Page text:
And thus, we come to the Suter Moto1 project. Suter has been around MotoGP in the past half-dozen years, instrumental in the development of the now defunct Kawasaki and Ilmor projects. Suter set his sights on the all new Moto2 class for 2010, custom chassis fitted with engines provided by the series, essentially. There were a dozen other chassis manufacturers on the grid, but Suter’s was the one to have.

With that in mind, the move to the premier class was the only logical step from there. With the outstanding performance of BMW’s S1000RR engine and the new rules in MotoGP legalizing that engine, it was a match made in heaven.

So it made its debut today and was some three seconds adrift of Karel Abraham’s Ducati and five seconds off the lap record. Not terribly impressive, but considering the freshness of the project and the considerable development that the chassis and BMW powerplant will undergo in the next year, it’s actually not that bad. Really.

But for somewhere between half and two-thirds the cost (depending on who you believe) of leasing a full-on prototype machine from Honda, Ducati or Yamaha, the future actually looks pretty bright for Suter and MotoGP on the whole.

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England misses the mark in World Cup bid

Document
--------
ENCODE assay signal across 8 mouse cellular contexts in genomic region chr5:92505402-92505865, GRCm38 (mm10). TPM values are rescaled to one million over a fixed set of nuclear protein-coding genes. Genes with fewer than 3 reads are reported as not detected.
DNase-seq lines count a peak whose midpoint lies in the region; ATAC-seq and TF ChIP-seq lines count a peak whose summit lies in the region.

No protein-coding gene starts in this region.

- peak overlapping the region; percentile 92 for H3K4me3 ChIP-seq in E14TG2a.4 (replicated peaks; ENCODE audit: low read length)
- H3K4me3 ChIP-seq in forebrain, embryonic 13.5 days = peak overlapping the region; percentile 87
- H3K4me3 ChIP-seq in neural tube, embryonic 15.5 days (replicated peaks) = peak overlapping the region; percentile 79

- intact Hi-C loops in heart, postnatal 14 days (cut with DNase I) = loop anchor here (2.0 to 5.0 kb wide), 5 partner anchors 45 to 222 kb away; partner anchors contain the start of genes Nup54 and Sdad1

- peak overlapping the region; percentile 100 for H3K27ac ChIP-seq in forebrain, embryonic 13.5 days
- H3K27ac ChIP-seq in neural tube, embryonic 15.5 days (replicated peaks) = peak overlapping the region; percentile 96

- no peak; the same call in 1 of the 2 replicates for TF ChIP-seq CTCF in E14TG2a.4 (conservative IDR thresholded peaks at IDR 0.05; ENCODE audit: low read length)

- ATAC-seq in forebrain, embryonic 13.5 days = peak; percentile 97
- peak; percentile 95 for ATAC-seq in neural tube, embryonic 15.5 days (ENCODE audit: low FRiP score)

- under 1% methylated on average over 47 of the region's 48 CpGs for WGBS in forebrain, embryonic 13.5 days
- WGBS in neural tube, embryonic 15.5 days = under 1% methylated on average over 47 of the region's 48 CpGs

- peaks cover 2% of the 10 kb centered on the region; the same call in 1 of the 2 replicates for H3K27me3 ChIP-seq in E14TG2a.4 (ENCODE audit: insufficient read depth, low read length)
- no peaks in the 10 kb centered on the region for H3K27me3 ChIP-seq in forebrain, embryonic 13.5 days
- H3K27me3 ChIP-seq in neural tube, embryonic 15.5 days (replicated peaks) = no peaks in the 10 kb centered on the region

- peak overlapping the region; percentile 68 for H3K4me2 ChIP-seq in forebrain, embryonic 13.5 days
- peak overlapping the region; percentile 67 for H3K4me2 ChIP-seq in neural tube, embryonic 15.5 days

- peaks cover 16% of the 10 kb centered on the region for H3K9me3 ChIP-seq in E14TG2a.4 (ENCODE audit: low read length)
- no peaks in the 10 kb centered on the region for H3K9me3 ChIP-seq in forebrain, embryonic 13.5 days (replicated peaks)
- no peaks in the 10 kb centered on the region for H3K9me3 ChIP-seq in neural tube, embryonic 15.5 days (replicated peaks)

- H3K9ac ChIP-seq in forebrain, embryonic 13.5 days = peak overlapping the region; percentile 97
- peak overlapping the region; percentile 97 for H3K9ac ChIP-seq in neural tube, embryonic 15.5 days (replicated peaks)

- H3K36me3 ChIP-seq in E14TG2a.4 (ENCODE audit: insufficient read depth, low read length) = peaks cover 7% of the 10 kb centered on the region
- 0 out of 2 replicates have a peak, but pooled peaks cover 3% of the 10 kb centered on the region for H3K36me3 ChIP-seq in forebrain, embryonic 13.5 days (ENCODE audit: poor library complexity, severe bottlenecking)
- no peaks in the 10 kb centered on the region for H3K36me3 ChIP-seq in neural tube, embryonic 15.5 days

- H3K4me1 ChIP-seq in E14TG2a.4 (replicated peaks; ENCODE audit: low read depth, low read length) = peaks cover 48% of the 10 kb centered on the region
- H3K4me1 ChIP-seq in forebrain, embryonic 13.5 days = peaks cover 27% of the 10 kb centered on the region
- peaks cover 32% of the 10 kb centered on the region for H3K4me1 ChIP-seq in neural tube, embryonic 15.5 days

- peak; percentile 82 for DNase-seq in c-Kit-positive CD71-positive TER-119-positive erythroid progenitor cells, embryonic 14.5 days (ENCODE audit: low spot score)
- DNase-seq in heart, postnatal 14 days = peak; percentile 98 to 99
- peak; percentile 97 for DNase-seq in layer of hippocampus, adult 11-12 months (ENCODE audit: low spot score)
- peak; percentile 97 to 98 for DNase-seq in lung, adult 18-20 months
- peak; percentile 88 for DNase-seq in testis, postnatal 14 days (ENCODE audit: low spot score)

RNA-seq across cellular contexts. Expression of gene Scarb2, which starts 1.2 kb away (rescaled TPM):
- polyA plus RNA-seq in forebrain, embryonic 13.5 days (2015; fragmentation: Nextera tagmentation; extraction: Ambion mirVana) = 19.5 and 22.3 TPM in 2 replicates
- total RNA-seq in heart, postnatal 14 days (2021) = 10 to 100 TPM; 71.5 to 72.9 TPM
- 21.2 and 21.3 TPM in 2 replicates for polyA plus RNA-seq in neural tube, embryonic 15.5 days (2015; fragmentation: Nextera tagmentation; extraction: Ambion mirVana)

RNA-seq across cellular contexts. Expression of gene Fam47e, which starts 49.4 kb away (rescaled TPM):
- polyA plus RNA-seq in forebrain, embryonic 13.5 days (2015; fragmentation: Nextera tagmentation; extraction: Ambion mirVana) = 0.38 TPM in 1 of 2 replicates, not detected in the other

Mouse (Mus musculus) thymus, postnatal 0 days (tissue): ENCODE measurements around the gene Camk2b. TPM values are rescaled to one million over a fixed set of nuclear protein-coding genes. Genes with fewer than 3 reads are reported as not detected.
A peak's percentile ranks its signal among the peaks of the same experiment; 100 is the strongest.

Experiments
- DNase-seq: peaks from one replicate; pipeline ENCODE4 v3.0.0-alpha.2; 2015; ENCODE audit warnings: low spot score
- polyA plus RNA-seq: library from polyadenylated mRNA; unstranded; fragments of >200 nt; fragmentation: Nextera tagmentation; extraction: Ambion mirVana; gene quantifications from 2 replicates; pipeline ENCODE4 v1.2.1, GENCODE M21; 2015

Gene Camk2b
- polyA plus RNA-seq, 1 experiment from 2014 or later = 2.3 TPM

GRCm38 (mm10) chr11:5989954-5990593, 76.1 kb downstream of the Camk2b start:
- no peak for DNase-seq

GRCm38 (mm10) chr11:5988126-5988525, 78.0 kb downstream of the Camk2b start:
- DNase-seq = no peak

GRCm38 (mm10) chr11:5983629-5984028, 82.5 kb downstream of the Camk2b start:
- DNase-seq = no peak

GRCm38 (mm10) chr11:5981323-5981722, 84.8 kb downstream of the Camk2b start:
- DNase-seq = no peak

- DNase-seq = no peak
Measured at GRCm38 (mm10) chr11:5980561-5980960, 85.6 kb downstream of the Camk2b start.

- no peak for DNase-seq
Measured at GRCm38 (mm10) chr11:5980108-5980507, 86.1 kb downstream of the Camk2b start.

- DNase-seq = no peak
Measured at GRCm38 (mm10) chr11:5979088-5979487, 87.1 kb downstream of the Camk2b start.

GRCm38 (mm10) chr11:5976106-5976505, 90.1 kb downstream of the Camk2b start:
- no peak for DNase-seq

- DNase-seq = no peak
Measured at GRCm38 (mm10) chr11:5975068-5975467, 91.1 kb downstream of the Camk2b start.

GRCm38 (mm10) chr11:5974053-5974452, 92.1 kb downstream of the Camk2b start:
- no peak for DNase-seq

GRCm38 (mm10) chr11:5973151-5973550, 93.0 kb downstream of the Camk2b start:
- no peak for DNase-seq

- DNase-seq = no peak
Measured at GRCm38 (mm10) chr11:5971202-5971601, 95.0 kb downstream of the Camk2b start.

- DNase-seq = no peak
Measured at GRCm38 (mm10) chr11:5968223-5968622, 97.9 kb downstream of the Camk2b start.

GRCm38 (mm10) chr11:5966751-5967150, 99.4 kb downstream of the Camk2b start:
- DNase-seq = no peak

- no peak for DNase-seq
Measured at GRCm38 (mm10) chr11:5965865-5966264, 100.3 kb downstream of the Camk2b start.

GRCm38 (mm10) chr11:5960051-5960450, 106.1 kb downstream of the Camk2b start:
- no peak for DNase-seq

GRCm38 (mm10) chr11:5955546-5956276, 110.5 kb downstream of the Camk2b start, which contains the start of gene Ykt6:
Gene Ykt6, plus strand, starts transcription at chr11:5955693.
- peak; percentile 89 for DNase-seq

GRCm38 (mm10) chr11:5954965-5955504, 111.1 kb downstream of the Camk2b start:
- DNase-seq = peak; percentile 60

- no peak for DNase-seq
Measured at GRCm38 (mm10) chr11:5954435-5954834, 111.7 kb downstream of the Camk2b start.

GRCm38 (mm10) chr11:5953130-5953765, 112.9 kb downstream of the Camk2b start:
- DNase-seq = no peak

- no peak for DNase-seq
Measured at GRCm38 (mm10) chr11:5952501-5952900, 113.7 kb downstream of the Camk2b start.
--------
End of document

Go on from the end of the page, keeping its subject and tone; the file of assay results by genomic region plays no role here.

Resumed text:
So the vice-president of England’s FIFA World Cup 2018 bid said today that England have a better bid than competing bids from Russia and the joint bids from Spain and Portugal and Holland and Belgium.

Without doubt, England has been the favorite for logistical reasons and the numerous stadiums in place with more on the way for the 2012 Olympics in London. Gordon Taylor, the VP, also said that England’s football heritage is another trump card. Meh, does that really matter anymore? Three of the past five World Cups have been held in developing football nations. So, short answer, no.

Then Taylor said something really interesting, “Politics could scupper England’s bid, but it shouldn’t be allowed to as politics should not dictate to sport, and when you look at the bid process, it shouldn’t have an effect. Instead, look at the bids – that’s the idea of it, and our bid is the best.”